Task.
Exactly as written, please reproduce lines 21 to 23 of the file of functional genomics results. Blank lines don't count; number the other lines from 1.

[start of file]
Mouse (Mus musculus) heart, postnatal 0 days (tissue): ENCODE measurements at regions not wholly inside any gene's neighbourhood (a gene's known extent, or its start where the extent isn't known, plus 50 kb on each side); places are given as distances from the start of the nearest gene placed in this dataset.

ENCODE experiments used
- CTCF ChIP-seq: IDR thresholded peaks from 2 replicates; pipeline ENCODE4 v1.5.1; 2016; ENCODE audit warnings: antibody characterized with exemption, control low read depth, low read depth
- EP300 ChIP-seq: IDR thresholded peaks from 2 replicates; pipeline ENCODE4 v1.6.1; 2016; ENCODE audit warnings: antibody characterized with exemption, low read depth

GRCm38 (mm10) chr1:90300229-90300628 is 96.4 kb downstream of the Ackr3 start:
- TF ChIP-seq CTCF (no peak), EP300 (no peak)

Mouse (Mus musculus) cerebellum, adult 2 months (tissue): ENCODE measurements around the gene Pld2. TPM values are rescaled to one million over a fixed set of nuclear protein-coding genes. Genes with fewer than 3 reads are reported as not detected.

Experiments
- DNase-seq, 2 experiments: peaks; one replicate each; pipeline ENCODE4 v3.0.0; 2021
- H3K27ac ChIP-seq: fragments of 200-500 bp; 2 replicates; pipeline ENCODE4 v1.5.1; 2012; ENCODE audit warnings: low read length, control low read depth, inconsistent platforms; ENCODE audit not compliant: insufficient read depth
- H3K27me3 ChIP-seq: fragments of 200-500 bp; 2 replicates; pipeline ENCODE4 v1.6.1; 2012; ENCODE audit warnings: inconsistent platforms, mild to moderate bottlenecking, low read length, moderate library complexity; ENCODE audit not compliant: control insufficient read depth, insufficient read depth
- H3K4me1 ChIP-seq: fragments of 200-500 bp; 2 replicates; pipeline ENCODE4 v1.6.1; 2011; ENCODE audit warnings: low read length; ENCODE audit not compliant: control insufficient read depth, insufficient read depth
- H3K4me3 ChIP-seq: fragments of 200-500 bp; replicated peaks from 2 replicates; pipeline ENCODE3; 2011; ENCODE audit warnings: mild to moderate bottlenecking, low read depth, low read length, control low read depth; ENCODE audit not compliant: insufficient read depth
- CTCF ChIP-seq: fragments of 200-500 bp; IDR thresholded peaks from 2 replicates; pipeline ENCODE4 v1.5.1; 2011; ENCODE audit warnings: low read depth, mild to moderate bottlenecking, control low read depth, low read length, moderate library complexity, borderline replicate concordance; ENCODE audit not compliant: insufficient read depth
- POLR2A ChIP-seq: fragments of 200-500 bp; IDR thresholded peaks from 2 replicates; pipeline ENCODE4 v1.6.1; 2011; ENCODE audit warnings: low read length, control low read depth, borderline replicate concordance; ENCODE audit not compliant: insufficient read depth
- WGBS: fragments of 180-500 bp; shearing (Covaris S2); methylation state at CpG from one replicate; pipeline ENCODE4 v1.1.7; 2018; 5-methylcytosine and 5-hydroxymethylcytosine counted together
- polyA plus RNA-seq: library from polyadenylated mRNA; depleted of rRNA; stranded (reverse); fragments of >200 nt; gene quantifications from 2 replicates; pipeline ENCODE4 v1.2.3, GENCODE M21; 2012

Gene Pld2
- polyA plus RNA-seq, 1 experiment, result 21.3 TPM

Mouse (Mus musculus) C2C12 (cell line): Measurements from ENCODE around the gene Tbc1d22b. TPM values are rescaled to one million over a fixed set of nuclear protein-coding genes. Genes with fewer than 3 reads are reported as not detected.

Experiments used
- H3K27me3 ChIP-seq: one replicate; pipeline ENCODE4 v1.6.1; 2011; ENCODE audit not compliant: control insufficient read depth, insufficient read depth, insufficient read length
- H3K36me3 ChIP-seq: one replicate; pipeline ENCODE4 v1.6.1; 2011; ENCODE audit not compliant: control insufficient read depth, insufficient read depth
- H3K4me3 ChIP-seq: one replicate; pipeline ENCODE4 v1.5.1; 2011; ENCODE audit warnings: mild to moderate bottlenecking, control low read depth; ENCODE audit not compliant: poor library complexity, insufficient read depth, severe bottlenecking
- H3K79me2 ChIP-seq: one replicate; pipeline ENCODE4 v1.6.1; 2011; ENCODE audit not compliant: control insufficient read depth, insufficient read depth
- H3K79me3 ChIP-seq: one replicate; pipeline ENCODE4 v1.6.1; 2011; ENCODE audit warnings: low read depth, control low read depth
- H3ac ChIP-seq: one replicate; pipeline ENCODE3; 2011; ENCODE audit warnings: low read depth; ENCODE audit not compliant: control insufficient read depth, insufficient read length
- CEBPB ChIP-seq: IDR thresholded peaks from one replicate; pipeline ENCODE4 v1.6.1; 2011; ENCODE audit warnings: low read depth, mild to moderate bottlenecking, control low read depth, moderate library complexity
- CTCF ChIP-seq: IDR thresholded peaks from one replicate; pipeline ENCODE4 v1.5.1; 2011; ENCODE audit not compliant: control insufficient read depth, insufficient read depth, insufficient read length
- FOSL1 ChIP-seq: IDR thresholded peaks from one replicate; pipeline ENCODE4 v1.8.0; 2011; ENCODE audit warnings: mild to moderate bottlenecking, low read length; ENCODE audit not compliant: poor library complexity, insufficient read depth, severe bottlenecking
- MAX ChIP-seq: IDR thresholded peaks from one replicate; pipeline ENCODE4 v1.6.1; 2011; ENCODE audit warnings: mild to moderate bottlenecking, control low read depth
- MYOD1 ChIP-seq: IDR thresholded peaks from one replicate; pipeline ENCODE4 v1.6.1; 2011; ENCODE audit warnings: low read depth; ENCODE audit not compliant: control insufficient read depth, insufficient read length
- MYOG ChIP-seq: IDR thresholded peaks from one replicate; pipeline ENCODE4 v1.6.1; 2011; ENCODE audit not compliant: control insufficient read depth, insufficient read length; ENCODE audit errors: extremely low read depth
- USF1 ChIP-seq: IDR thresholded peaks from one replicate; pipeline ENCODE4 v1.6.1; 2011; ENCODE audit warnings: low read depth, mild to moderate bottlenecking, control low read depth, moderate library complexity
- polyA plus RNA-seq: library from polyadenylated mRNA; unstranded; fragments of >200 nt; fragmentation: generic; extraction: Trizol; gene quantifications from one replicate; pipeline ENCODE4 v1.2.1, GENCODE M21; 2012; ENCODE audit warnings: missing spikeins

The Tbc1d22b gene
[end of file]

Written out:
Experiments used
- H3K27me3 ChIP-seq: one replicate; pipeline ENCODE4 v1.6.1; 2011; ENCODE audit not compliant: control insufficient read depth, insufficient read depth, insufficient read length
- H3K36me3 ChIP-seq: one replicate; pipeline ENCODE4 v1.6.1; 2011; ENCODE audit not compliant: control insufficient read depth, insufficient read depth